The idea is that you just use the bikes for short trips (free for trips shorter than half an hour), that way you should never need to pay more than the subscription fee.

There are currently 51 pods in Melbourne. However, it only operates within central Melbourne; which rules out trips to neighbourhoods like Richmond, South Yarra or St Kilda (although you can ride the bikes to Carlton, South Melbourne and Port Melbourne).

The major drawback with the Melbourne Bike Share programme, compared with bicycle share programmes elsewhere in the world, is that by law you are required to wear a bicycle helmet in Australia. That takes away the spontaneous nature of the programme and it means that you often need to buy a helmet and carry it around with you just in case you need to use a bike. Fortunately some of the bikes now come with helmets and the Melbourne Bike Share programme also sells cheap helmets, which cost just $5. You can buy these helmets from vending machines at Southern Cross station as well as from many 7-Eleven convenience stores and IGA supermarkets around the city centre.


Melbourne is one of Australia’s more challenging cities to drive in as you will be sharing the road with trams.

Whenever a tram stops at a tram stop you must also come to a complete stop and wait until the tram leaves the tram stop before you start moving again, so people can alight safely. This is not necessary at many of the tram stops in the city centre that have platforms or safety barrier called a Safety Zone or when you are travelling in the opposite direction to the tram.

If you’re driving in the rain, avoid braking on tram tracks. They can be very slippery.

Hook turns

A hook turn is a bizarre driving rule unique to Melbourne. At certain intersections in the city centre (where there is a sign indicating “Right turn from left lane”), a right-hand turn must be made from the left-hand side of the road. Although this sounds confusing, it actually makes a lot of sense, as hook turns prevent trams from being held up in traffic.

Instead of turning right from the right lane, you should get into the left lane and cross three-quarters of the intersection and then stop, indicating to turn right, until you have a green light in the direction you are turning. Only when you have the green light should you complete the hook turn.

CityLink & EastLink

Melbourne has a couple of toll roads that are a quick way to get in and out of the city.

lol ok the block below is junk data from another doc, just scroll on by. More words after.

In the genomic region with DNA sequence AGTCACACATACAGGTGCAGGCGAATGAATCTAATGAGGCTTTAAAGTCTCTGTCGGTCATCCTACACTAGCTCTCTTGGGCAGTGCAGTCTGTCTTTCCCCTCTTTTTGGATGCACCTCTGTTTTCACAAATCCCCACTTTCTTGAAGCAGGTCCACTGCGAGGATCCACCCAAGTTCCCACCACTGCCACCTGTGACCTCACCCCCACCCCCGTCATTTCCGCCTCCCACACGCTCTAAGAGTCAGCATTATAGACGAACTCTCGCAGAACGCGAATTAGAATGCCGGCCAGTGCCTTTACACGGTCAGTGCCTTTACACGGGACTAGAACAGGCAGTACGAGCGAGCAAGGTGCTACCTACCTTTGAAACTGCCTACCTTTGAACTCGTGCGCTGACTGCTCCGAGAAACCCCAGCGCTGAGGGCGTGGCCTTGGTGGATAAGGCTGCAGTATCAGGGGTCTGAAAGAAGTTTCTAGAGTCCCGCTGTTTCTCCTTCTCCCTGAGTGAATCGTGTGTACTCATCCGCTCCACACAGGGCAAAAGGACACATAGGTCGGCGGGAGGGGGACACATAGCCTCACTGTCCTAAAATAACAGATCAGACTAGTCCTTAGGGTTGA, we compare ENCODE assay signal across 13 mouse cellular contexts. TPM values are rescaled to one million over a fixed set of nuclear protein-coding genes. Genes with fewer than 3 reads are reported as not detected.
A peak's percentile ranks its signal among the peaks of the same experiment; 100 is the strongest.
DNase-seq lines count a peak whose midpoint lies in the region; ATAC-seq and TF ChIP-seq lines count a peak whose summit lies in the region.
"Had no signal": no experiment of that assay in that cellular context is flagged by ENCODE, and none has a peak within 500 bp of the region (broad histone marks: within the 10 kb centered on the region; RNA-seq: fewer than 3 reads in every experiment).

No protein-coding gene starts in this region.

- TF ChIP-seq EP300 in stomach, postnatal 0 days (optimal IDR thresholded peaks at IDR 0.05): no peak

The CityLink tollway runs from Tullamarine Freeway at Bell Street to the Westgate Freeway and also from the city centre to the Monash Freeway up to Toorak Road. The EastLink tollway runs north-south in the eastern suburbs between Ringwood and Frankston. The electronic payment system ensures that there are no queues at tollbooths and is a convenient system for residents, but for visitors to Melbourne it is much less convenient. Residents using CityLink or EastLink affix an electronic device to their windscreen (called an eTag on CityLink and a Breeze Tag on EastLink), which automatically debits the toll from their account.

If you’re just visiting Melbourne, it is inconvenient and expensive to buy an eTag and it is a better idea to buy a 24-hour or weekend CityLink pass for $17.19 that allows you to use CityLink for either a 24-hour period during weekdays or all weekend. Passes are available from CityLink offices and post offices. You have until the following morning after driving on CityLink to pay for your CityLink pass. Passes can also be ordered by calling 13 26 29 or online. There are heavy fines if you do not pay. A one-way pass for travel on Eastlink costs $6.04, you can pay for an EastLink pass at post offices and Coles Express service stations or by phoning 13 54 65 (13 LINK).

There are alternate routes if you want to avoid the tolls. Going to the airport from the city centre, you can avoid CityLink by getting on the West Gate Freeway at Power Street or Kings Way and heading west and then taking the Western Ring Road north to the Tullamarine Freeway. If you’re heading to Gippsland, Phillip Island or the southeastern suburbs, you can get to the Monash Freeway via Toorak Road. You can avoid EastLink by taking either Springvale or Stud Roads instead.